An upgrade to an overgrown path in the east of Edinburgh, as part of the work on the new John Muir Way, is making a real difference for local residents.

A major project has upgraded the Brunstane Burn path in eastern Edinburgh and the work has just been completed in preparation for the official opening of Scotland’s newest long distance route on John Muir’s birthday on 21st April 2014.

The John Muir Way will link Muir’s birthplace in Dunbar to Helensburgh via Scotland’s first National Park – Loch Lomond and the Trossachs. The Brunstane Burn Path will be an important section of the route, running alongside a quiet burn, and linking Holyrood Park and Musselburgh. It also improves the path connecting to Newhailes – an important National Trust for Scotland property.

Local people are the first to benefit from the substantial improvements to the mile-long stretch, which was jointly funded by Scottish Natural Heritage and Edinburgh City Council’s East Neighbourhood Environment team.

Rob Garner, Policy and Advice Officer with Scottish Natural Heritage, explained the need for the work.

He said: “The path had become very overgrown and muddy and, over time, had become more difficult to pass, with walkers and cyclists opting to use alternative routes.

“These improvements are welcome for both for local residents and visitors, providing a more pleasant, all-weather path for all users. The path is now easily used not only by walkers and cyclists, but also, by people in wheelchairs or pushing buggies.

“It also gives room for people to pass easily, which is important as we expect that the number of people using the path will continue to grow when the full route opens in 2014.”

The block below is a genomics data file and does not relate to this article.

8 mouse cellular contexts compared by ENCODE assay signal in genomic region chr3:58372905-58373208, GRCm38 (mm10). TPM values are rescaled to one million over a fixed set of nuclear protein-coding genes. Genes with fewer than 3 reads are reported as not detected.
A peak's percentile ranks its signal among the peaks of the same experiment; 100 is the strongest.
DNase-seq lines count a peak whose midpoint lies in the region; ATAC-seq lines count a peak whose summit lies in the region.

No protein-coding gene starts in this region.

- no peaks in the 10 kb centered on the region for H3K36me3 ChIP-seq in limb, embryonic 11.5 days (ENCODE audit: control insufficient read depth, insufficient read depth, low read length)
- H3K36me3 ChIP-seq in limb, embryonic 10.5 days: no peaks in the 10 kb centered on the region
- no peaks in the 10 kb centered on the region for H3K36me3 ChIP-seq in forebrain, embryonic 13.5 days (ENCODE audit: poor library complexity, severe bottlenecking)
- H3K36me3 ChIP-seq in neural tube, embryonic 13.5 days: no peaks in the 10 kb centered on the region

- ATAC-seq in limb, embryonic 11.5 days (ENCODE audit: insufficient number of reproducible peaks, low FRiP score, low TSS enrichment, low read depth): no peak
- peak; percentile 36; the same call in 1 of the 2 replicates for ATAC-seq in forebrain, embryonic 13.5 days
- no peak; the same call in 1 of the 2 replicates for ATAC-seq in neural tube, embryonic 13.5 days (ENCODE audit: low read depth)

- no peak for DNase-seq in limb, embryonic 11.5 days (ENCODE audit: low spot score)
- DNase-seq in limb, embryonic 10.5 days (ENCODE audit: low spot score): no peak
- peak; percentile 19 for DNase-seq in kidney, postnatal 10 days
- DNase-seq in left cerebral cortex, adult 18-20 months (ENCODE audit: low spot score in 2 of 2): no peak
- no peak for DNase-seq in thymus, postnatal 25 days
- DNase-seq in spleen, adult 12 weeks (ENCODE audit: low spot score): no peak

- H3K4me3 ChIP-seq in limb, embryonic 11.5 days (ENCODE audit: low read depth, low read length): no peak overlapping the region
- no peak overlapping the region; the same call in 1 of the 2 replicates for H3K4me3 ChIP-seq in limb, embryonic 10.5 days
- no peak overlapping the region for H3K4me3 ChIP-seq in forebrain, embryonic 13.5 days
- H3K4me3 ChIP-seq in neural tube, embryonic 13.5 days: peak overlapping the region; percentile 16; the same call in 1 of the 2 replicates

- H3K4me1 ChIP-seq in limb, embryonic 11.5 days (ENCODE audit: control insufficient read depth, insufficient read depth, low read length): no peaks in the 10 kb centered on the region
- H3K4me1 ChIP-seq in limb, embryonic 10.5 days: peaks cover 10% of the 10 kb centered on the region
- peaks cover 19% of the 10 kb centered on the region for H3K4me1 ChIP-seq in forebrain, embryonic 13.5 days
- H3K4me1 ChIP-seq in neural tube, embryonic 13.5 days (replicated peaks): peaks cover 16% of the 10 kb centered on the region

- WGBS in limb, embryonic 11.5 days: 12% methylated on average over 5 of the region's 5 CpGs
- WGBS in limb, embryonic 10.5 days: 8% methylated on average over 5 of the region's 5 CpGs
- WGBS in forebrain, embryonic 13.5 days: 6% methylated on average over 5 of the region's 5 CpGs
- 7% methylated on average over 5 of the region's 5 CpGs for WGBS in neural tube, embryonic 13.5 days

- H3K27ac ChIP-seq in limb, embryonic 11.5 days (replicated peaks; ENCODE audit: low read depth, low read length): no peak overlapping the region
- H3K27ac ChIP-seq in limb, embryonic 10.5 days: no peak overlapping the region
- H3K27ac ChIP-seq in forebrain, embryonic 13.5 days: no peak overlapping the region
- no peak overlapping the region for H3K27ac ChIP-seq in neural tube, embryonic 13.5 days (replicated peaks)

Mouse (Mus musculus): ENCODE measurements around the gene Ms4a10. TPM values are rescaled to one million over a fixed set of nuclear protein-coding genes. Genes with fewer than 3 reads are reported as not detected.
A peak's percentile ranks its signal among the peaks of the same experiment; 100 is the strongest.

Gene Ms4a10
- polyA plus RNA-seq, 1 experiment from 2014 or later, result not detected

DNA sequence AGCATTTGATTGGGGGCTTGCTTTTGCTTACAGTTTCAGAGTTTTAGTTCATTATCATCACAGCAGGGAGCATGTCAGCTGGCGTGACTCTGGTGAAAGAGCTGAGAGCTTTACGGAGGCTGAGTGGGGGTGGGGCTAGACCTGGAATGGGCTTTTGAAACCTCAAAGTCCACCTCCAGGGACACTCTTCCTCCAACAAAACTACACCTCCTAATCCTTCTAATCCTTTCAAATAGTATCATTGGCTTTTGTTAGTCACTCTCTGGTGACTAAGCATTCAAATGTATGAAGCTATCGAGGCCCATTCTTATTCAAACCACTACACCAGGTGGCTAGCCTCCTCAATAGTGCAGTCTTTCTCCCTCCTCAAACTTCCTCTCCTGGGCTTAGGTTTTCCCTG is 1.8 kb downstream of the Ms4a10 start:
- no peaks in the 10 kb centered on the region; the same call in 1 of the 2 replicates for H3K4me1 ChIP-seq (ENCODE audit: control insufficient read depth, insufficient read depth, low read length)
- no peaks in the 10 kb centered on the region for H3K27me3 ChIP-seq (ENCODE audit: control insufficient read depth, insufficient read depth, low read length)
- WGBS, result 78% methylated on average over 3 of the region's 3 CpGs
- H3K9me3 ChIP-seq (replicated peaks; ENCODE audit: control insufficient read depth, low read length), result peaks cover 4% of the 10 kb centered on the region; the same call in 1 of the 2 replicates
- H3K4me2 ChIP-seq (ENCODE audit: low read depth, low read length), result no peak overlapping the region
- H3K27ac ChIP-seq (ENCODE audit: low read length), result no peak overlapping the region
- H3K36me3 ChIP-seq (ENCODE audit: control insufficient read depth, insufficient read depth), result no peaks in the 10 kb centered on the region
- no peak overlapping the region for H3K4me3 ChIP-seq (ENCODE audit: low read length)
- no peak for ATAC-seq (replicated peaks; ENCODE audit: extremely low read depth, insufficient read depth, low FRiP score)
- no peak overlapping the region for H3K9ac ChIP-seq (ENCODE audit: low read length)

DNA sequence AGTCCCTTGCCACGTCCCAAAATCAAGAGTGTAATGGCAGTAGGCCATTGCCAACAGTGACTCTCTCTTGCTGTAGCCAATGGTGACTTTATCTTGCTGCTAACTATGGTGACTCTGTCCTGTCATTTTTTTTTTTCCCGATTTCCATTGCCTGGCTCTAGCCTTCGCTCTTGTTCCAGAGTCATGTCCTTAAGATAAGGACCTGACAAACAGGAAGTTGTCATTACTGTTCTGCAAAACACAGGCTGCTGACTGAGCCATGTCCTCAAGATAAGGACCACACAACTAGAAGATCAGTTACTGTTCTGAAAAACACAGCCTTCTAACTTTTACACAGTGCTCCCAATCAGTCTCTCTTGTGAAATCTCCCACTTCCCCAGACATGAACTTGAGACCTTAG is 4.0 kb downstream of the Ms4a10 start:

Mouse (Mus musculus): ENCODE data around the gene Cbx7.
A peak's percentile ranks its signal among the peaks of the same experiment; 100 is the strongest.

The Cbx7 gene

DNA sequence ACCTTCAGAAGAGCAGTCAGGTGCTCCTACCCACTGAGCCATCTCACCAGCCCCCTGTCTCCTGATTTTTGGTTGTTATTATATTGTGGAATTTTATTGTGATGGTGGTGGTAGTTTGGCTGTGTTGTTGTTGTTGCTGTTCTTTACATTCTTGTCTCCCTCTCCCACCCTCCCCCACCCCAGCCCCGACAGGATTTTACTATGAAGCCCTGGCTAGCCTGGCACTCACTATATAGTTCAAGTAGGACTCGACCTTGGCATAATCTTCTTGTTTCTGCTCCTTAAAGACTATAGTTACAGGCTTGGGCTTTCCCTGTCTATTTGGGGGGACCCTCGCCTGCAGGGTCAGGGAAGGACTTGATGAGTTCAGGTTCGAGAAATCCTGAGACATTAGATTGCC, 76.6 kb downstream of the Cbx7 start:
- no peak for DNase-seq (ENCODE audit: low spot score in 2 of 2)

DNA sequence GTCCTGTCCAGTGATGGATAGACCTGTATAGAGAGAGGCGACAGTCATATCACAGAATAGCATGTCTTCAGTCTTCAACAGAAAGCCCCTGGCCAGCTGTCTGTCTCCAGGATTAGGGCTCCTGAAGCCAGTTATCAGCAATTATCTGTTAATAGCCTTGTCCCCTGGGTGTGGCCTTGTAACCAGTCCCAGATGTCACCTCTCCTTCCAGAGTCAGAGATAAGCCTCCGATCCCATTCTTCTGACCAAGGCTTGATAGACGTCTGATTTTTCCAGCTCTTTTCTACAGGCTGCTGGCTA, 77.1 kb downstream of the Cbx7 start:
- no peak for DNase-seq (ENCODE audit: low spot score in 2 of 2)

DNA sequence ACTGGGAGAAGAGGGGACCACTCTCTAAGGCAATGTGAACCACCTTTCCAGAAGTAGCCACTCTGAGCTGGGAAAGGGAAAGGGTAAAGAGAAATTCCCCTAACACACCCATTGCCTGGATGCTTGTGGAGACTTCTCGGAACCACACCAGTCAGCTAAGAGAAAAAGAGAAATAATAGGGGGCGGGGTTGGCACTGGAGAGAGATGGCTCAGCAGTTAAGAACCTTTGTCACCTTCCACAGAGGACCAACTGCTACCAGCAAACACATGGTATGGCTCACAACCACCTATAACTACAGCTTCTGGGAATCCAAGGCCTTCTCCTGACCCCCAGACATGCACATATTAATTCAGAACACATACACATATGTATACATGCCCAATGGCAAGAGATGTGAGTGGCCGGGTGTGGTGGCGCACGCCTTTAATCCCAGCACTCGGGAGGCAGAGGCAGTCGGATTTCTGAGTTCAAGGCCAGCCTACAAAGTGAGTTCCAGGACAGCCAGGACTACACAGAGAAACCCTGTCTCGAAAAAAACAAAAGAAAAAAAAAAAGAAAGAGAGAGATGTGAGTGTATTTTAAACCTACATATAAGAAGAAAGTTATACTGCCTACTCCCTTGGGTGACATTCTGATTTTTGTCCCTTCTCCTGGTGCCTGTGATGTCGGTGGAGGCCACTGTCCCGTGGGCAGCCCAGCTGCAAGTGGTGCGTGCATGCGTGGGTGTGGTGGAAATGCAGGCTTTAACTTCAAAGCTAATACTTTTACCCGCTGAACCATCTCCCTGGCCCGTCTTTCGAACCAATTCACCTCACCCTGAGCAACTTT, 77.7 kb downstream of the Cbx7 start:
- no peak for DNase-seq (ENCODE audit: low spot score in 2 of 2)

Convener of Transport & Environment – Lesley Hinds
Convener of Transport & Environment – Lesley Hinds

Councillor Lesley Hinds, Transport and Environment Convener, City of Edinburgh Council said: ”Brunstane Burn is a local beauty spot in the east of the city and is also popular with cyclists and walkers who will be following the John Muir Way, so ensuring that the path is safe and accessible is very important.

”The Council’s Active Travel Action Plan seeks to encourage more residents to walk and cycle, more safely and more often. Projects like this one help to do just that.”

The John Muir Way has been designed to celebrate John Muir’s life. The 134 mile (215km) trail will allow walkers, cyclists (and horse riders on many sections) to enjoy some of the most beautiful coastal scenery, sweeping landscapes, wildlife sites and historic visitor attractions across Scotland’s heartland.

The concept of the John Muir Way was developed by the Central Scotland Green Network and Keith Geddes, Chair of the CSGN Partnership Board, welcomed the progress on the route.

He said: “It is great to see our vision for the John Muir Way becoming a reality and hopefully this will give a taste of what people can enjoy when the full route opens in April 2014.”

Have you been down the path recently? Every time we are there we are on bikes and going too fast to take photos! Send us any photos you may have!

For further information about the John Muir Way please contact

Submitted by Central Scotland Green Network